The bound volume began as a legal docket kept by John W. Taylor from 1809 to 1811, while he served as a justice of the Saratoga County, New York, Court of Common Pleas. It records court cases, receipts of payment, receipts of land grants, marriages, and his duties and transactions as executor of John Richards’s estate. A letter regarding a land grant, written by William A. Crawford, (1772-1834) Secretary of War, is also tipped into the ledger.
The back of the volume contains detailed family records brought from Charlton by Luisa Taylor in 1845, including: a copy of a letter from Edward Taylor-John’s cousin-discussing the family lineage and the possibility of a family fortune in England that was left to heirs of “Edward the emigrant,” their predecessor; a newspaper clipping concerning the death of Charles Edward Taylor, John W.’s son; and a biography on John W. Taylor, of unknown authorship.
Another entry within the journal contains the following quotation about a Taylor family member, “…kitchen full of colored servants, the posterity of [his] father’s slaves. M.L. Tindal says 13 in 1846.”
The family genealogical tree begins with Edward the emigrant-the ancestor who moved to the U.S. colonies from England-and continues forward five generations. The genealogy contains no dates.
Names represented in the docket and journal include: Clothier, Cook, Curtis, Richards and Seeley.
There are no access restrictions on this collection.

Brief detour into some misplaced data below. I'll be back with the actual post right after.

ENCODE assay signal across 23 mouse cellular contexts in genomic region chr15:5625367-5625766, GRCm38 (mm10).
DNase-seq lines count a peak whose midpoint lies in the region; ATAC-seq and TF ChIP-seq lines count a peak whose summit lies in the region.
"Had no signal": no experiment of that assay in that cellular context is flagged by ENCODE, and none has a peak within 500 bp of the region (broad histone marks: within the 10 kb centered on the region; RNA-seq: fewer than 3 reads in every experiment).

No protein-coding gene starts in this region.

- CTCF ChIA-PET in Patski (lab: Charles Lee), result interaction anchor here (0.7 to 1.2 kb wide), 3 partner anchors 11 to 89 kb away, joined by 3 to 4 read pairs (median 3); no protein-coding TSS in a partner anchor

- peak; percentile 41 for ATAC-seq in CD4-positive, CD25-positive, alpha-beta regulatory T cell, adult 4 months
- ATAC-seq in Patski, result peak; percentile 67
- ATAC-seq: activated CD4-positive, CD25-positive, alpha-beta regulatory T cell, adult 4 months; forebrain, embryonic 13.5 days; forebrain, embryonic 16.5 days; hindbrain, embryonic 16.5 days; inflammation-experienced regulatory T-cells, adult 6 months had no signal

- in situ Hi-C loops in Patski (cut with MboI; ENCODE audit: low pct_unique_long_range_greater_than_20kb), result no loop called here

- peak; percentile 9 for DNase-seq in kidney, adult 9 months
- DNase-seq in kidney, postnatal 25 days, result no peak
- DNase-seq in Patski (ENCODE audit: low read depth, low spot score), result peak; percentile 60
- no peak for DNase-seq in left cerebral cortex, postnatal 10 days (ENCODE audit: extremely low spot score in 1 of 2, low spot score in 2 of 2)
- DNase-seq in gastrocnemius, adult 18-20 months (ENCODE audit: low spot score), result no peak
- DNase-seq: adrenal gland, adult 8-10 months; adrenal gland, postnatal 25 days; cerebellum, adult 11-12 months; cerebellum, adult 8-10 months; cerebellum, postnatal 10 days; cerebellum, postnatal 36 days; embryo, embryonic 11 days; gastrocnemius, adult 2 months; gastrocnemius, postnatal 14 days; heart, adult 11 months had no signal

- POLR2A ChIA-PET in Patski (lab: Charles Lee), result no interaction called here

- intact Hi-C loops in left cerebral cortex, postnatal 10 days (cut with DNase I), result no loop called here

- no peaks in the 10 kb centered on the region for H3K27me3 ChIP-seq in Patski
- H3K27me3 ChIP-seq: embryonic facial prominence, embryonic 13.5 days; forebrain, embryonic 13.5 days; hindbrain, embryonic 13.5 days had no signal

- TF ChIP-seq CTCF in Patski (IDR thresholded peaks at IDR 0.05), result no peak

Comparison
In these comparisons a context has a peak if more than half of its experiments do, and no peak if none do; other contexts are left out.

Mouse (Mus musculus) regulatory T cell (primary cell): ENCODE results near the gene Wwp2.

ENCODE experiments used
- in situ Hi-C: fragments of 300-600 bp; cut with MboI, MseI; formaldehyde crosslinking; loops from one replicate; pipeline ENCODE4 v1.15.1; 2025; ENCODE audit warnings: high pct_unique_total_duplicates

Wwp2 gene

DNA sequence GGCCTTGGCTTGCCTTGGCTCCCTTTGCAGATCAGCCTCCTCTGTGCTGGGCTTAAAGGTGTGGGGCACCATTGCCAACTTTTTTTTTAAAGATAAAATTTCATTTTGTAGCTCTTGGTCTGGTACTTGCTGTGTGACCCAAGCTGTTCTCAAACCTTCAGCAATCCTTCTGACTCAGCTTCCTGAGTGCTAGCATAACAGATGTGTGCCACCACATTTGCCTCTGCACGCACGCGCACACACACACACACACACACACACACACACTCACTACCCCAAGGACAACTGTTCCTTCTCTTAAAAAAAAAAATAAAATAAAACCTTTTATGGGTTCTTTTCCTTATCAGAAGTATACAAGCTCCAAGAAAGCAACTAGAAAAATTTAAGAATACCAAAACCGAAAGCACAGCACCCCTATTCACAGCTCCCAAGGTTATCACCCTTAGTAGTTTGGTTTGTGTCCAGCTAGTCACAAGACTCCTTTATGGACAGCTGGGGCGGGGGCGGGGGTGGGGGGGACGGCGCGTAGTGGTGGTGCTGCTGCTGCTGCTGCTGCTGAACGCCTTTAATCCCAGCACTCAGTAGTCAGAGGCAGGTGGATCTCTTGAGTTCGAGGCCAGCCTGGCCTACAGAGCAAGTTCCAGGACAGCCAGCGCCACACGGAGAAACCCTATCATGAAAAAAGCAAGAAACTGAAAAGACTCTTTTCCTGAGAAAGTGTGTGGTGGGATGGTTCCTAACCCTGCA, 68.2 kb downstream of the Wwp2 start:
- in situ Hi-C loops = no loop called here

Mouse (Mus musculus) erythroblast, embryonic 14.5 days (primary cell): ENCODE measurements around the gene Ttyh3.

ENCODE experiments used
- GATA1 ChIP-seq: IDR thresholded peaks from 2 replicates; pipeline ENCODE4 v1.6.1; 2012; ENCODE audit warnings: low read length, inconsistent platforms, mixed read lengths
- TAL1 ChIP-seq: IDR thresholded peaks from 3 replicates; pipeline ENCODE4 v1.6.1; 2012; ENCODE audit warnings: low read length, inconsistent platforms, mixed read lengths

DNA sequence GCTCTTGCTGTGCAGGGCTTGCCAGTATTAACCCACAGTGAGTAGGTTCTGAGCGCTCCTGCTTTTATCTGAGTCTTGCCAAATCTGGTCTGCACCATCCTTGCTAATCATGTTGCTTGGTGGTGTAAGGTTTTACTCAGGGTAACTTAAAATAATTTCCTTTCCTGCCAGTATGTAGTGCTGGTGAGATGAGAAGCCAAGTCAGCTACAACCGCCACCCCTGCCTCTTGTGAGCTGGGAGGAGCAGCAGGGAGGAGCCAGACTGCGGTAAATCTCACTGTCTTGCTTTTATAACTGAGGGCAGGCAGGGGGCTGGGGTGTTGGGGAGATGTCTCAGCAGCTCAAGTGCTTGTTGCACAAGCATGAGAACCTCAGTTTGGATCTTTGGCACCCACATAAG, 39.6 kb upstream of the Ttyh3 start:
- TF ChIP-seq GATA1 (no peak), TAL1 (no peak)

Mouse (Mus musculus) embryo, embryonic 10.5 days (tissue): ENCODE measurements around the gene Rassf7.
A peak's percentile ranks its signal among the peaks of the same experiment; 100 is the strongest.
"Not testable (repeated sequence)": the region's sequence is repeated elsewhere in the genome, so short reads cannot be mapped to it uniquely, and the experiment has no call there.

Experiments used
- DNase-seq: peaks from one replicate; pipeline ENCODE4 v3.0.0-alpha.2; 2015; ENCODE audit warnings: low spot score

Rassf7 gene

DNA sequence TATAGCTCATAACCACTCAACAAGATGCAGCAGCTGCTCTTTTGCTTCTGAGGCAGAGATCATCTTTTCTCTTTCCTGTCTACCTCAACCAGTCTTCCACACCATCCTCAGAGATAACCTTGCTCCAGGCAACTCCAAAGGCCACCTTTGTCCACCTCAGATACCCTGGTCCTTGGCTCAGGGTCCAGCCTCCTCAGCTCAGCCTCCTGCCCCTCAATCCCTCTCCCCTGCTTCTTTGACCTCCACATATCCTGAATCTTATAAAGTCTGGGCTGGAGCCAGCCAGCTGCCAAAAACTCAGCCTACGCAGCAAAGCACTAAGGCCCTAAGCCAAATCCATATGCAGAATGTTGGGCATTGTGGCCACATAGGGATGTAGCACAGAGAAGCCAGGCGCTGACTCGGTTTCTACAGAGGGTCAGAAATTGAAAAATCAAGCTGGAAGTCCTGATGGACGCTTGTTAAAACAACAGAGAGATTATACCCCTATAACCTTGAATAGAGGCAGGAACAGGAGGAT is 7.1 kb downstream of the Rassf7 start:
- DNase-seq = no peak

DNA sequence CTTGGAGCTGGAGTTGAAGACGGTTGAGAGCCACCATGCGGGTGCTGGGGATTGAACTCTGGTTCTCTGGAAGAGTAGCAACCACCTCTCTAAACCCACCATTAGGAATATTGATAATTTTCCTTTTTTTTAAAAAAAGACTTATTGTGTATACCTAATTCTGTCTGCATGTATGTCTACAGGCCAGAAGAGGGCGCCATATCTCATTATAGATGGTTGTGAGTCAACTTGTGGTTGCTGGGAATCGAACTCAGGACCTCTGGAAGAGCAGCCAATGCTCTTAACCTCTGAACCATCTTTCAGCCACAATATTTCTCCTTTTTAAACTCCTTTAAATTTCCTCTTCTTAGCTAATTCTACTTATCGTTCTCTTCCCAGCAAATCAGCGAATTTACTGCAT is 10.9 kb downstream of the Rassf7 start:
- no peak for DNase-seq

Photocopying of materials is limited and no materials may be photocopied without permission from library staff.
Researchers wishing to publish, reproduce, or reprint materials from this collection must obtain permission.
The New Jersey Historical Society complies with the copyright law of the United States (Title 17, United States Code), which governs the making of photocopies or other reproductions and protects unpublished materials as well as published materials.
For related materials in print on John W. Taylor, see:
Annals of Congress, 15 Cong., 2 Sess., pp. 1170-93, 16 Cong., 1 Sess., pp. 958-66.
Spann, Edward K. (1957) John W. Taylor, The Reluctant Partisan, 1784-1854 PhD dissertation, New York University.
For related collections on John W. Taylor at the New Jersey Historical Society, see:
Taylor Family Genealogy Files: Reunion of the family of Joseph Taylor, at Middletown, New Jersey, in 1861
For related collections on John W. Taylor at other institutions, see:
John W. Taylor Papers, New-York Historical Society
John W. Taylor Papers, New York Public Library
John W. Taylor Papers, New York State Library
Donated by Mrs. John C. Long of Princeton in 1973. This collection was included among a larger body of Taylor family genealogical material.
This collection should be cited as: Manuscript Group 1179, John W. Taylor Papers, The New Jersey Historical Society.
Biographical Dictionary of the United States Congress: 1774-1989. (1989) Washington, D.C.: United States Government Printing Office.
Malone, Dumas, ed. (1936) Dictionary of American Biography. v. 18, New York: Charles Scribner’s Sons, pp. 335-336.